Amazon in Shipping and in Health

“Right now, one of the prescription filling robots (ROWA) is inactive. It’s very inconvenient to have meds stored in it inaccessibly when we’re trying to fill orders. The patients end up being pulled from fill until the meds are ordered again since we’re not allowed to take them from ROWA. Not a very efficient system.” – Current employee at PillPack – Distribution in Manchester, NH [Glassdoor review posted on June 25, 2018].


Let’s back up.


Launched in 2014 by cofounder and CEO TJ Parker, PillPack – back then a tiny startup – looked to help people with chronic health conditions manage their medication via a $20 monthly subscription service. Specifically, it targeted Americans who rely on five or more medications each day and delivered them their prescriptions, over-the-counter meds, and vitamins in a two-week roll of individual packs organized by date and time. It also offered access to pharmacists to answer questions.


The online pharmacy has been using robotics and machine learning to sort pills into personalized packets, hence saving money on human labor.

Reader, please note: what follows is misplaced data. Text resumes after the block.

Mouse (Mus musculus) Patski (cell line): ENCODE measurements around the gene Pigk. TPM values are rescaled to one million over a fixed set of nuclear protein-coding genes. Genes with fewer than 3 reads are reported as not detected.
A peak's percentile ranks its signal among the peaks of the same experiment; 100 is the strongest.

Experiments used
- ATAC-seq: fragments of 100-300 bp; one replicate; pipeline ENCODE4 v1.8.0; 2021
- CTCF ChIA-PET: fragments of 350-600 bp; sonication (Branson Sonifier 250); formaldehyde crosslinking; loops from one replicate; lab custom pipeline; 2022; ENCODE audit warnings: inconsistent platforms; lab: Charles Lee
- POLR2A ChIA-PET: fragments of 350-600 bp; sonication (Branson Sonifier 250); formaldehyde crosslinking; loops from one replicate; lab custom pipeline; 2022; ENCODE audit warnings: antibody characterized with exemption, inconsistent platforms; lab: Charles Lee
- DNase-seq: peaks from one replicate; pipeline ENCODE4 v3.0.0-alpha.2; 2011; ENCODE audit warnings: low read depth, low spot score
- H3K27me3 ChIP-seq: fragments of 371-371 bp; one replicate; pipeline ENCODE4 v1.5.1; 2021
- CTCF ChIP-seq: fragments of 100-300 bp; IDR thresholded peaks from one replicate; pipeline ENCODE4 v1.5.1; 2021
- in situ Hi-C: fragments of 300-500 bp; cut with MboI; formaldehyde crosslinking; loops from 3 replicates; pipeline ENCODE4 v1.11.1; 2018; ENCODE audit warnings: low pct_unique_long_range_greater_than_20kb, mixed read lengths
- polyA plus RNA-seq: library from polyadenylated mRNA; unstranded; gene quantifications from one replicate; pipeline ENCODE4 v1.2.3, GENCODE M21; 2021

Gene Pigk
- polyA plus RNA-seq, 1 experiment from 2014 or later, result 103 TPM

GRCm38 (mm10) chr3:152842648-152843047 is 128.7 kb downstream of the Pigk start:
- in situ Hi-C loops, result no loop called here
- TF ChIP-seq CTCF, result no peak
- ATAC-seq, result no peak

That was then:


This is now. Today, Amazon announced it was buying PillPack, which since its inception has raised ~$118m and gained ~40k customers, for ~$1b. That’s right up there with Amazon’s $1b acquisition of Ring, yet not as high up as its $13.7b acquisition of Whole Foods. Some suggest this move will allow Amazon to add the capability of ordering subscription drugs via its marketplace.


And yet, not everybody is a fan. The company is ranked 2.5/5 stars on Highya. Get a feel for the frustration, below:


“I changed my pharmacy to PillPack over a year ago. At first, they were great. But then things started going downhill. They would send my meds with a handwritten note in the box saying certain meds were not included in the shipment because they needed a refill and couldn’t get in touch with my doctor.”


“I called on behalf of my elderly mother to try to get price quotes and find out if they could provide her with two meds that come from a specialty pharmacy. They refused to give price quotes, kept saying copays would stay the same, and couldn’t understand that under her insurance she pays a percentage, not a flat price copay.”


“I’ve lost track of the number of times these clowns have failed to get refills or notify me of a problem with a refill. They routinely ship packages that do not have full and complete medications.”


There’s a saying – More than the calf wants to suckle, the cow wants to nurse. Seems Amazon (the packaging empire) is a good fit for PillPack (the meds manager).